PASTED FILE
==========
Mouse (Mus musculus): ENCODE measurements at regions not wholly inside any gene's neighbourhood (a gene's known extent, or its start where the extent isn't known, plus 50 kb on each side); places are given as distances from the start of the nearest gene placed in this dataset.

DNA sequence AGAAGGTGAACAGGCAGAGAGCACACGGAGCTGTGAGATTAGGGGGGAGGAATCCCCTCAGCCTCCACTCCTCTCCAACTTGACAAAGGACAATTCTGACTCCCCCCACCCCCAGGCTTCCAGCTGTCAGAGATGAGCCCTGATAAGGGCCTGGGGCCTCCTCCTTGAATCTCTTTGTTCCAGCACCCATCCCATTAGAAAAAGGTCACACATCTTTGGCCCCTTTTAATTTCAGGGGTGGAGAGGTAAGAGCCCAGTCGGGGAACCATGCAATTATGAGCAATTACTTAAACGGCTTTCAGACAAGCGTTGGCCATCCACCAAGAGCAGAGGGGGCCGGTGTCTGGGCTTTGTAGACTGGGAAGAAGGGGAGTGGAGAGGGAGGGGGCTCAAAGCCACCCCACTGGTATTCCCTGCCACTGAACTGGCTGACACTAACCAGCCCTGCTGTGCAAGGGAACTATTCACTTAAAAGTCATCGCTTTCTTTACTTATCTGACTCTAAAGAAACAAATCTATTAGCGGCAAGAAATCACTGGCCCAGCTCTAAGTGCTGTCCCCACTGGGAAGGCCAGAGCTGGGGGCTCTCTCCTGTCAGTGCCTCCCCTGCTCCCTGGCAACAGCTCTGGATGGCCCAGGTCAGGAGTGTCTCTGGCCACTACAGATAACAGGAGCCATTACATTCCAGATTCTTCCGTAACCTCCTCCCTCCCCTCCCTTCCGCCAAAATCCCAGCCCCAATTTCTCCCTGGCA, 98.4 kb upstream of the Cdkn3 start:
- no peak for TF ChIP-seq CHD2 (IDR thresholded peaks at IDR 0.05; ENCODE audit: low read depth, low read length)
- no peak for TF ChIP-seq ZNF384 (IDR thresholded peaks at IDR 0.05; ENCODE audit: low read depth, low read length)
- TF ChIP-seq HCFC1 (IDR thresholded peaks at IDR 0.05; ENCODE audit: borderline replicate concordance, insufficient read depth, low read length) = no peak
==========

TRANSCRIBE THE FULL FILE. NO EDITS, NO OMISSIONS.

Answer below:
Mouse (Mus musculus): ENCODE measurements at regions not wholly inside any gene's neighbourhood (a gene's known extent, or its start where the extent isn't known, plus 50 kb on each side); places are given as distances from the start of the nearest gene placed in this dataset.

DNA sequence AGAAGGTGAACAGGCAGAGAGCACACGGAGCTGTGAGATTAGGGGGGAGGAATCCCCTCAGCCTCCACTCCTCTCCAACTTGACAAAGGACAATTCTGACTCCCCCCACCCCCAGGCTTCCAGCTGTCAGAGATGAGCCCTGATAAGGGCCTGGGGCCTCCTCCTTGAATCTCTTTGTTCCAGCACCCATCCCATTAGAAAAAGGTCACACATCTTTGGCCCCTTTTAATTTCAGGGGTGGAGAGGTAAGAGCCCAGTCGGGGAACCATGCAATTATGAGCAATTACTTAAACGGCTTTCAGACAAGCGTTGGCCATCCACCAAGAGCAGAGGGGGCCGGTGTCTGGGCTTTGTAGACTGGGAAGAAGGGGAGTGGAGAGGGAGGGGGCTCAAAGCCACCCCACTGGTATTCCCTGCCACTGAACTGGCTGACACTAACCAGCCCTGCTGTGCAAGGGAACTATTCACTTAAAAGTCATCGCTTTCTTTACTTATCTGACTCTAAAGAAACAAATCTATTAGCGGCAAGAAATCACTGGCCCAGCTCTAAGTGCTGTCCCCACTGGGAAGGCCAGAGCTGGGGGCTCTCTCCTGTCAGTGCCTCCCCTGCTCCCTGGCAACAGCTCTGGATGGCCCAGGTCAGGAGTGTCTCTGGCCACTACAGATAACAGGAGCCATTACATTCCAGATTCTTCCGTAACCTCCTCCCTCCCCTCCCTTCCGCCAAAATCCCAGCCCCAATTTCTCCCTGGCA, 98.4 kb upstream of the Cdkn3 start:
- no peak for TF ChIP-seq CHD2 (IDR thresholded peaks at IDR 0.05; ENCODE audit: low read depth, low read length)
- no peak for TF ChIP-seq ZNF384 (IDR thresholded peaks at IDR 0.05; ENCODE audit: low read depth, low read length)
- TF ChIP-seq HCFC1 (IDR thresholded peaks at IDR 0.05; ENCODE audit: borderline replicate concordance, insufficient read depth, low read length) = no peak